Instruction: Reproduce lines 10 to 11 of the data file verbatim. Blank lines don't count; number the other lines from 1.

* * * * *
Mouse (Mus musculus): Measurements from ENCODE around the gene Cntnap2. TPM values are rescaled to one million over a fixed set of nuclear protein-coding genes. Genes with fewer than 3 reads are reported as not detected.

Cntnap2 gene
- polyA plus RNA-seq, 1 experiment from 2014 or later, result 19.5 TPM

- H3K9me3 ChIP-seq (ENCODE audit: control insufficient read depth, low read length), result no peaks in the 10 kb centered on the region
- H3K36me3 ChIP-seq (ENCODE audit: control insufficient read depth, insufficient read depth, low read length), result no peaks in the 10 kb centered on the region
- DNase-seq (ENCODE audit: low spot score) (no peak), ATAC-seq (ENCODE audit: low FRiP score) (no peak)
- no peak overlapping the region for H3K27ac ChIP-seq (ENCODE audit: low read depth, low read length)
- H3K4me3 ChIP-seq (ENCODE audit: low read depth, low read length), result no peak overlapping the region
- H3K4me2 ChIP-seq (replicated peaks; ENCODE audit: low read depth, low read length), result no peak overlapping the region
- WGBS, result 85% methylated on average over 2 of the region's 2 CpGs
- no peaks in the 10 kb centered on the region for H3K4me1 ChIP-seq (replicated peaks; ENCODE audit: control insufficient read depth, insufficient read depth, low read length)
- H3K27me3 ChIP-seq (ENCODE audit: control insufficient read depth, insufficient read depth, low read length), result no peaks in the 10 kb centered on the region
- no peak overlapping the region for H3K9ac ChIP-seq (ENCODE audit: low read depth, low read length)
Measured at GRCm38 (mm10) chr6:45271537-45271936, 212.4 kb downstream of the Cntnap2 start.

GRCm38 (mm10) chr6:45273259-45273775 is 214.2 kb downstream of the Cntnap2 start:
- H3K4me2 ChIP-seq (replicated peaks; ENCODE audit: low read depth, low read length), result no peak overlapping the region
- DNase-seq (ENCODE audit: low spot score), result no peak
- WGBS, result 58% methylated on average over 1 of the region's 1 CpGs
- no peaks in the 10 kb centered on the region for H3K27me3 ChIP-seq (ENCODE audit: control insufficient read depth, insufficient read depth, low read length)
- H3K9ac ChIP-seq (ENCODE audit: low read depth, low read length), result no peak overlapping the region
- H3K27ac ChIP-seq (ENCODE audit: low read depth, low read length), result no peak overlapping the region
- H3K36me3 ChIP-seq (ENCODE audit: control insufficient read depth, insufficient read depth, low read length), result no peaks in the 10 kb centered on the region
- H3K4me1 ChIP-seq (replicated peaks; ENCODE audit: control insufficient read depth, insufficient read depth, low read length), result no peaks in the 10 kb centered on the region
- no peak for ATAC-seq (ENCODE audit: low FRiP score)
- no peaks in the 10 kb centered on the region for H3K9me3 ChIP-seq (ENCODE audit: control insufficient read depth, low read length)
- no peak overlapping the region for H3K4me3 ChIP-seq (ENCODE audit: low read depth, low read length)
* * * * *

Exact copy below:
- WGBS, result 85% methylated on average over 2 of the region's 2 CpGs
- no peaks in the 10 kb centered on the region for H3K4me1 ChIP-seq (replicated peaks; ENCODE audit: control insufficient read depth, insufficient read depth, low read length)